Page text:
Life's too short" is repeated often enough to be a cliche, but this time it's true. You don't have enough time to be both unhappy and mediocre. It's not just pointless, it's painful. Instead of wondering when your next vacation is, maybe you ought to set up a life you don't need to escape from.

Our culture works hard to prevent change.

Perfect is an illusion, one that was created to maintain the status quo. The Six Sigma charade is largely about hiding from change, because change is never perfect. Change means reinvention, and until something is reinvented, we have no idea what the spec is.

Real leaders don't care [about receiving credit]. If it's about your mission, about spreading the faith, about seeing something happen, not only do you not care about credit, you actually want other people to take credit...There's no record of Martin Luther King, Jr. or Gandhi whining about credit. Credit isn't the point. Change is.

Remarkable visions and genuine insights are always met with resistance. And when you start to make progress, your efforts are met with even more resistance. Products, services, career paths - whatever it is, the forces for mediocrity will align to stop you, forgiving no errors and never backing down until it's over. If it were any other way, it would be easy. And if it were any other way, everyone would do it and your work would ultimately be devalued. The yin and yang are clear: without people pushing against your quest to do something worth talking about, it's unlikely to be worth the journey. Persist.

Skill and attitude are essential. Authority is not. In fact, authority can get in the way.

So great leaders don't try to please everyone. Great leaders don't water down their message in order to make the tribe a bit bigger. Instead, they realize that a motivated, connected tribe in the midst of a movement is far more powerful than a larger group could ever be.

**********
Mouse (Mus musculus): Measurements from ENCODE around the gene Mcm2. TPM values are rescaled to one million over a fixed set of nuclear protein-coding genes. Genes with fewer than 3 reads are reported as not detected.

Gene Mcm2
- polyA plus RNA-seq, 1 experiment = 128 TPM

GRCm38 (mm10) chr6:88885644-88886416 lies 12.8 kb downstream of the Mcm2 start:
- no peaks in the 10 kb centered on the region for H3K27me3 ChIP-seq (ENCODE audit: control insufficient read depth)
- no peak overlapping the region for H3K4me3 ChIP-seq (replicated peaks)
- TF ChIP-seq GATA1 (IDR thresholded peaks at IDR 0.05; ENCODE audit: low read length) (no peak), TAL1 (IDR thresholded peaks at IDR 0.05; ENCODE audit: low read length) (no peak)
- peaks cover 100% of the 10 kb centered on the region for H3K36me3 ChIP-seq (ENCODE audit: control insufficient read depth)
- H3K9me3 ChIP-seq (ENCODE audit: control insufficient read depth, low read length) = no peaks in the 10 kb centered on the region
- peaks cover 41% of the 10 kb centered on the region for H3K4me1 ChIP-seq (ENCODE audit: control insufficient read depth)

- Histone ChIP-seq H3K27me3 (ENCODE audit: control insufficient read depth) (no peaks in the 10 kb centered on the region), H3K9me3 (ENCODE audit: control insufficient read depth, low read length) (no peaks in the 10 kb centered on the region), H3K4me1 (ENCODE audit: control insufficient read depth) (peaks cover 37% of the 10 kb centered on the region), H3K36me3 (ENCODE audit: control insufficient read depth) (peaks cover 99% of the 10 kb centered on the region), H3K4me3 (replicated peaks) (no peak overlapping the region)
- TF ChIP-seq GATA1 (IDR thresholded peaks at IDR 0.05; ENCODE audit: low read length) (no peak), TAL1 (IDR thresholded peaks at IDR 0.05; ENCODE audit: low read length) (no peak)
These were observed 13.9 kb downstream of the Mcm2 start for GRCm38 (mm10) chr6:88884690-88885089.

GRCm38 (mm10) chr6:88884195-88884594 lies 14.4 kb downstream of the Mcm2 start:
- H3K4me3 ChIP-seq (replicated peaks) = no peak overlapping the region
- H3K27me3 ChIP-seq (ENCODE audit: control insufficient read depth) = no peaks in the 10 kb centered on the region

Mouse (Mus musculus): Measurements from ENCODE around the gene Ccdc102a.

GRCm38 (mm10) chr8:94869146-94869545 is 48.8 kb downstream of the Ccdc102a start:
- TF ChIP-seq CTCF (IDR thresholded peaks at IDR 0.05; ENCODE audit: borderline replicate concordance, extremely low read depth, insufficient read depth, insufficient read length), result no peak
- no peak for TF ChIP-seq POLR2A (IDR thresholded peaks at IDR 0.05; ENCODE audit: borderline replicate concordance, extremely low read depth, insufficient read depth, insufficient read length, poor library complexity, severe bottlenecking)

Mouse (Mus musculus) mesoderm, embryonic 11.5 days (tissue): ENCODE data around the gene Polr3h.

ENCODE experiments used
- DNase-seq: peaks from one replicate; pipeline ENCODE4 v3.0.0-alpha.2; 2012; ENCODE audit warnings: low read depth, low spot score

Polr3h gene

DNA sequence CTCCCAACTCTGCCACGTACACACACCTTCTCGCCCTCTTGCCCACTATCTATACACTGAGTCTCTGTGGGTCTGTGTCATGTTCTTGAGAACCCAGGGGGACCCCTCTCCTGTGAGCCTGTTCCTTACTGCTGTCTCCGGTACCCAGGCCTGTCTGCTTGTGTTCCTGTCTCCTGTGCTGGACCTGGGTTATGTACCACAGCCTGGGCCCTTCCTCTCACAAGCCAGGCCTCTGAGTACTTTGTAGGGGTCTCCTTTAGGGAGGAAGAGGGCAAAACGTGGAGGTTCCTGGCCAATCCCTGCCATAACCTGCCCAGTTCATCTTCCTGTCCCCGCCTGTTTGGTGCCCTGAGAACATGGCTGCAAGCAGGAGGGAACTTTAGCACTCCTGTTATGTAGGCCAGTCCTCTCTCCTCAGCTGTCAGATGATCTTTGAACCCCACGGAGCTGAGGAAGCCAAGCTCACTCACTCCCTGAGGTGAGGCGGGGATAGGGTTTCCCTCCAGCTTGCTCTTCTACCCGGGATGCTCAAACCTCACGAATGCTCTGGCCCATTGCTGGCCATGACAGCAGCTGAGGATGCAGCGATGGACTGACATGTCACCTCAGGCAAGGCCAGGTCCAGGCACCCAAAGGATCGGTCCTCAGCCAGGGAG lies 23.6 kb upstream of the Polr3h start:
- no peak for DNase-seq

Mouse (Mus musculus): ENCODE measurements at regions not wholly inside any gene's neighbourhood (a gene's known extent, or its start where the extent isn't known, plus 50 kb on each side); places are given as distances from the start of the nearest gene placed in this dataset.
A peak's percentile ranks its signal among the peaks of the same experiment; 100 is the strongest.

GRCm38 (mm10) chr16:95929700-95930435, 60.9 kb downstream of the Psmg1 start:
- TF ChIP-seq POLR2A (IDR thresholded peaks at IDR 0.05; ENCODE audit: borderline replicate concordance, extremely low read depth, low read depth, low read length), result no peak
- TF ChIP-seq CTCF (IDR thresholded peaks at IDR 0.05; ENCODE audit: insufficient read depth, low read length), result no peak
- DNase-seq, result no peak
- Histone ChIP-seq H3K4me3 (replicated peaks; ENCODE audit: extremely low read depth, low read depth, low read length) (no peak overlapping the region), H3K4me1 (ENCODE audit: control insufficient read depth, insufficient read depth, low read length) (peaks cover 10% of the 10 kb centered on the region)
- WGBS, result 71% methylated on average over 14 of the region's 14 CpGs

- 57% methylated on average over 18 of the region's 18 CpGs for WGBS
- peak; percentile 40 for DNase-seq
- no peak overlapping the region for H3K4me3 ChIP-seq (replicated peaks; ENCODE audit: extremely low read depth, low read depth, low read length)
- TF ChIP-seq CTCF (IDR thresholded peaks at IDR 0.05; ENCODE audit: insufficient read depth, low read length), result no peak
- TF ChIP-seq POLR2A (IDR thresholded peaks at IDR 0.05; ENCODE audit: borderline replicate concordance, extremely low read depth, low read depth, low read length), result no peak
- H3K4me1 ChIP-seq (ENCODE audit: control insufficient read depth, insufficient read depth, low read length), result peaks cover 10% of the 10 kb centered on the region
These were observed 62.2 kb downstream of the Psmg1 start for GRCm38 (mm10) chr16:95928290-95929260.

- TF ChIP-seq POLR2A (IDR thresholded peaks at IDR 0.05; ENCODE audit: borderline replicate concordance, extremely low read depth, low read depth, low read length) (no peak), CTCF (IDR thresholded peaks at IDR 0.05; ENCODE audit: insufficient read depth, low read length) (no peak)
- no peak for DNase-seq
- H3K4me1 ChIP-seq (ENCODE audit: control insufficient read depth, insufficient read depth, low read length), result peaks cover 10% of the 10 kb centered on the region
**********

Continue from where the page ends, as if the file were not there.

Successful heretics create their own religions....You can recognize the need for faith in your idea, you can find the tribe you need to support you, and yes, you can create a new religion around your faith. Steve Jobs did it on purpose at Apple and Phil Knight is famous for doing it at Nike.

The secret of being wrong isn't to avoid being wrong! The secret is being willing to be wrong. The secret is realizing that wrong isn't fatal. The only thing that makes people and organizations great is their willingness to be not great along the way. The desire to fail on the way to reaching a bigger goal is the untold secret of success.

The secret of leadership is simple: Do what you believe in. Paint a picture of the future. Go there.
People will follow.

What most people want in a leader is something that's very difficult to find: we want someone who listens...The secret, Reagan's secret, is to listen, to value what you hear, and then to make a decision even if it contradicts the very people you are listening to. Reagan impressed his advisers, his adversaries, and his voters by actively listening. People want to be sure you hear what they said - they're less focused on whether or not you do what they said.

Yes, I think it's okay to abandon the big, established, stuck tribe. It's okay to say to them, "You're not going where I need to go, and there's no way I'm going to persuade all of you to follow me. So rather than standing here watching the opportunities fade away, I'm heading off. I'm betting some of you, the best of you, will follow me.